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Strengthening links between anthropologists and system dynamicists: participatory group modelling and natural resources


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System dynamics is a way to look at the complex physical and social systems around a particular problem. It can be used to design policies to improve how the systems work (thus reducing the problem). CIFOR scientist Carol Colfer believes that system dynamics modelling can help address natural resource problems in developing countries, including those related to climate change. And in the process, the perspectives of the most marginalised groups should be sought out and included. Colfer presented this PowerPoint at the annual System Dynamics society meeting, held in Washington, DC in late July 2011. Her presentation (prepared with system dynamicist, Richard G. Dudley) encourages system dynamics practitioners to use their skills for climate change adaptation and mitigation; and provides guidance for incorporating the views of marginalised people.

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Strengthening links between anthropologists and system dynamicists: participatory group modelling and natural resources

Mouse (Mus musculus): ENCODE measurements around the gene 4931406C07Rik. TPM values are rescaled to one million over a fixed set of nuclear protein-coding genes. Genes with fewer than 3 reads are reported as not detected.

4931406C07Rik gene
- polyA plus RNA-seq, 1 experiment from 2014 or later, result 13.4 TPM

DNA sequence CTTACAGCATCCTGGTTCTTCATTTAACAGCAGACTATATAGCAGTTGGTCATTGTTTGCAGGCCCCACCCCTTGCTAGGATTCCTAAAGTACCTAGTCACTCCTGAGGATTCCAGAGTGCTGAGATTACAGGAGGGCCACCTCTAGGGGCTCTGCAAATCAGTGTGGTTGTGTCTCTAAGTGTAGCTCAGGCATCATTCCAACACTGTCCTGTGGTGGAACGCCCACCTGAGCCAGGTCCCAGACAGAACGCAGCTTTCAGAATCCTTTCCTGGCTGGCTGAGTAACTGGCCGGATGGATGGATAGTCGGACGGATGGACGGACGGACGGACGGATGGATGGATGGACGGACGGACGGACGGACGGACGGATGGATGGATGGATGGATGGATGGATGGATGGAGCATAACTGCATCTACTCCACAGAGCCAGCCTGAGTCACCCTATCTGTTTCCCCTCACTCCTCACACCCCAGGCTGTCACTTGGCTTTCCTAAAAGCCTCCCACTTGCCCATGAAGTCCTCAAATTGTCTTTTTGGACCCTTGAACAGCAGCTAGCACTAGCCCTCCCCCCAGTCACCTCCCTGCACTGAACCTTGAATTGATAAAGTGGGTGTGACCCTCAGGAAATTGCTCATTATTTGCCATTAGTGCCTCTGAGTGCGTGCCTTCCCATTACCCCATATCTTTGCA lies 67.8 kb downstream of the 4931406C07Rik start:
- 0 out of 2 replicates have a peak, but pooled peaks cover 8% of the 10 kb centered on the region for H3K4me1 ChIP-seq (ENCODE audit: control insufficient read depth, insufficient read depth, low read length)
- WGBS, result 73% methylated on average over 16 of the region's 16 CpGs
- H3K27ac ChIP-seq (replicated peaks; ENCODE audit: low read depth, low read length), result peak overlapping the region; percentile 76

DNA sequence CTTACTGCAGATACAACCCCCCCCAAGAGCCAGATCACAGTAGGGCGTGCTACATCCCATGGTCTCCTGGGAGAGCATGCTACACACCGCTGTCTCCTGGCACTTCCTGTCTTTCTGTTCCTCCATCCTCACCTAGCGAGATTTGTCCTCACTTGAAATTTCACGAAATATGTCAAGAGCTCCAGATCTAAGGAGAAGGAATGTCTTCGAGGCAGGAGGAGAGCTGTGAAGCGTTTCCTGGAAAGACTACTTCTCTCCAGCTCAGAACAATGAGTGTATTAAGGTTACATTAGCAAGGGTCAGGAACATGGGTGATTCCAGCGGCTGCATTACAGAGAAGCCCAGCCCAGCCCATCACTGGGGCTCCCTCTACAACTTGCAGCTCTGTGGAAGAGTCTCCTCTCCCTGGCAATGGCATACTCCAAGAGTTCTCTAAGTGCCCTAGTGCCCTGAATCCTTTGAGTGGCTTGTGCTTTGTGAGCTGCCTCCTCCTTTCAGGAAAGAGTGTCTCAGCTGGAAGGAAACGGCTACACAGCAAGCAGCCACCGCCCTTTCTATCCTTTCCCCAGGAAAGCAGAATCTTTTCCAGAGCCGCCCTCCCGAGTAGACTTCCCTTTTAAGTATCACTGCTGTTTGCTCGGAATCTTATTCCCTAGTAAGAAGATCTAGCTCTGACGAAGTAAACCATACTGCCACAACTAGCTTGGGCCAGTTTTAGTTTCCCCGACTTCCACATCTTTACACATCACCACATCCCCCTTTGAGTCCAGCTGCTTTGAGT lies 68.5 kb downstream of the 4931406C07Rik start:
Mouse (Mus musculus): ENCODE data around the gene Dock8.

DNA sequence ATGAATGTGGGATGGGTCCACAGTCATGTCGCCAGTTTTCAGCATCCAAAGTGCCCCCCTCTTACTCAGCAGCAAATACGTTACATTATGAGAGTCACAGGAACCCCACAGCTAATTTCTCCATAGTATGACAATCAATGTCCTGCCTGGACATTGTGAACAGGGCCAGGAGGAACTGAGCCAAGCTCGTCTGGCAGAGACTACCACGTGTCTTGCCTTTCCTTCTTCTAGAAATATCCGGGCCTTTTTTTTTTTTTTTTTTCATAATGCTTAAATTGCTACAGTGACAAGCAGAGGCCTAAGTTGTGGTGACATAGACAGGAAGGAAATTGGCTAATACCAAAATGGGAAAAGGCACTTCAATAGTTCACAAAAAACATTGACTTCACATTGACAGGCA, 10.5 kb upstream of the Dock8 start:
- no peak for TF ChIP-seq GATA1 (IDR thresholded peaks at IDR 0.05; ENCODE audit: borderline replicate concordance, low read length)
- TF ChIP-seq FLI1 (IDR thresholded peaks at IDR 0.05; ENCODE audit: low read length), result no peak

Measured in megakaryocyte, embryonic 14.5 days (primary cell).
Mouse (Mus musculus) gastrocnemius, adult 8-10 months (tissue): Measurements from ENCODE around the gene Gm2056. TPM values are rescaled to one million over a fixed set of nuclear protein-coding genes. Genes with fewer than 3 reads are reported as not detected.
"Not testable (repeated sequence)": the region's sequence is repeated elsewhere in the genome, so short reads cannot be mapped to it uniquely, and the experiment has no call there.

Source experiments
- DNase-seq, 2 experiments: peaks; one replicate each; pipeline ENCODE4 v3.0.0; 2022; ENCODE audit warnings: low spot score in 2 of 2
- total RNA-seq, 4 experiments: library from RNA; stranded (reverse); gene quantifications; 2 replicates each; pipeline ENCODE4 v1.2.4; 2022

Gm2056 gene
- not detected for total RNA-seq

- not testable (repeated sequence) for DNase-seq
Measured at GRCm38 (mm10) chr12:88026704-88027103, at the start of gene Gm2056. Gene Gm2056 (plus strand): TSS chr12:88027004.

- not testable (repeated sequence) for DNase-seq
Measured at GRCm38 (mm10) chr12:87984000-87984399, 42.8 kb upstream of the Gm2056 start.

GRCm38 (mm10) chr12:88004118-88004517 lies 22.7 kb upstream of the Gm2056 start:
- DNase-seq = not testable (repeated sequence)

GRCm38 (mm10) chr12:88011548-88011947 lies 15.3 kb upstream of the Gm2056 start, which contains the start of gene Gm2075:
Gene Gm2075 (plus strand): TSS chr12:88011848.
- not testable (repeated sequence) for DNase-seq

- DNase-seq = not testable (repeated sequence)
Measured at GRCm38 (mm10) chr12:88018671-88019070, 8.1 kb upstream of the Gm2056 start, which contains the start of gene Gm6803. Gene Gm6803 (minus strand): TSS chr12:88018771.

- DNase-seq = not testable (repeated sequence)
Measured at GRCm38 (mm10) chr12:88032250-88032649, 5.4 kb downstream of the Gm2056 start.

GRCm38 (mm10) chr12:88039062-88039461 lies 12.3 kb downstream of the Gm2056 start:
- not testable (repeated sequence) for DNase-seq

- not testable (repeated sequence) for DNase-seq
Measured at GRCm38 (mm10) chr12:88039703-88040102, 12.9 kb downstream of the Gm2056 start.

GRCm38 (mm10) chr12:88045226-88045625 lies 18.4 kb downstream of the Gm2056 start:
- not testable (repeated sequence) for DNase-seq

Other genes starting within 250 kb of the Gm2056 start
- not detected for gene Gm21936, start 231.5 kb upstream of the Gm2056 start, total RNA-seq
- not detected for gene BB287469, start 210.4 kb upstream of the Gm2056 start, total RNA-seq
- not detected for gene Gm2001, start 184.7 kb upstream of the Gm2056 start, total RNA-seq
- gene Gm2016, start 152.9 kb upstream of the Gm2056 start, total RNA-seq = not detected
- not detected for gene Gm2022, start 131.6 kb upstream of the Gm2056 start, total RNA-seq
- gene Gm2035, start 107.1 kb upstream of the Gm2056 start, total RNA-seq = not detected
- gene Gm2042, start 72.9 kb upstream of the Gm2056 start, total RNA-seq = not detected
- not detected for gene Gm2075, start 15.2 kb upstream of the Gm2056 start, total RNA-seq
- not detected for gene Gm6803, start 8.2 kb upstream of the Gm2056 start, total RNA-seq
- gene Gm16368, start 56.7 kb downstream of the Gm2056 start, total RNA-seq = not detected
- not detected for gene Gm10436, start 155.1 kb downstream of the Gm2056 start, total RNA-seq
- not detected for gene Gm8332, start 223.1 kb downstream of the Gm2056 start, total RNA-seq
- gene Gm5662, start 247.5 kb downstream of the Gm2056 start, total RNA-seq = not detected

1. 1. Strengthening links betweenanthropologists and systemdynamicists:participatory group modellingand natural resourcesCarol J. Pierce Colfer & Richard G. DudleyCenter for International Forestry Research (CIFOR, Bogor, Indonesia)Cornell Institute for International Food, Agriculture and Development (CIIFAD, Ithaca, New York)
  2. 2. Outline of Talk Rationale Sample barriers to gaining accurate views from marginalised stakeholders System dynamics ‘requirements’ for participatory modelling Added complications in the rural developing world Key steps in facilitation process Suggestions for techniques
  3. 3. Rationale 1: Relevance of participatory approaches  Utility of system dynamics for addressing global problems  Difficulties of gaining input from the disempowered  Also:  Urgency of climate change (and relevance of system dynamics)  2011 – The Year of the Forest
  4. 4. Rationale 2: Why do we care about marginalised people?  They live on the land  They make everyday decisions about the land  They use land resources to survive …….. a day to day struggle.  Basically, they know what is really going on.